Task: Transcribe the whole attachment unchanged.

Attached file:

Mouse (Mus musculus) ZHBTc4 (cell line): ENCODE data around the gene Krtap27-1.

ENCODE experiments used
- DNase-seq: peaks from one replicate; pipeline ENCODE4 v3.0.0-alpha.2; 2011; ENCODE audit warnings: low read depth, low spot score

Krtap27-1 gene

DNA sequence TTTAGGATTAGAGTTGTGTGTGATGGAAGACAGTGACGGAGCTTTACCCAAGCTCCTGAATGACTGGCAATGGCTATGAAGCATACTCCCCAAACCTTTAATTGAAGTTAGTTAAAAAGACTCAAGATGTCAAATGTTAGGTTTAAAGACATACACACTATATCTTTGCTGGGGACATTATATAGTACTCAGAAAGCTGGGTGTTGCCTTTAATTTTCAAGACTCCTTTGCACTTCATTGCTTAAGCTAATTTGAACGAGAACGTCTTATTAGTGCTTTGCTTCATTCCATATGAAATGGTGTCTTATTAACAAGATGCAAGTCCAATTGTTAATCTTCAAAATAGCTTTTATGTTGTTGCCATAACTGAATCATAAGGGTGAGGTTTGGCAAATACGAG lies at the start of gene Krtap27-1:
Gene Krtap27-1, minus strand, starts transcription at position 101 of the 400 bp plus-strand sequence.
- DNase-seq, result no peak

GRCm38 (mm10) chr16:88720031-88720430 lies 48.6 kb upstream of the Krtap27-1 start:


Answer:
Mouse (Mus musculus) ZHBTc4 (cell line): ENCODE data around the gene Krtap27-1.

ENCODE experiments used
- DNase-seq: peaks from one replicate; pipeline ENCODE4 v3.0.0-alpha.2; 2011; ENCODE audit warnings: low read depth, low spot score

Krtap27-1 gene

DNA sequence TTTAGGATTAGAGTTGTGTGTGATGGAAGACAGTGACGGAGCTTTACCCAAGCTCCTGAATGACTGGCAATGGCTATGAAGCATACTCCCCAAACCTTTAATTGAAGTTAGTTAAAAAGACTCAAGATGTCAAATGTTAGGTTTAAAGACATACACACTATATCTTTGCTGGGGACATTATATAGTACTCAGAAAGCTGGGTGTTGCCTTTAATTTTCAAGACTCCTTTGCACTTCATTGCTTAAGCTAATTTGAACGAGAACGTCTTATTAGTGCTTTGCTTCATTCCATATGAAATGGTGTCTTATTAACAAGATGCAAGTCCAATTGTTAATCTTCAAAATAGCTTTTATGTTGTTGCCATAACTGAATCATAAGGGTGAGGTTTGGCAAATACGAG lies at the start of gene Krtap27-1:
Gene Krtap27-1, minus strand, starts transcription at position 101 of the 400 bp plus-strand sequence.
- DNase-seq, result no peak

GRCm38 (mm10) chr16:88720031-88720430 lies 48.6 kb upstream of the Krtap27-1 start: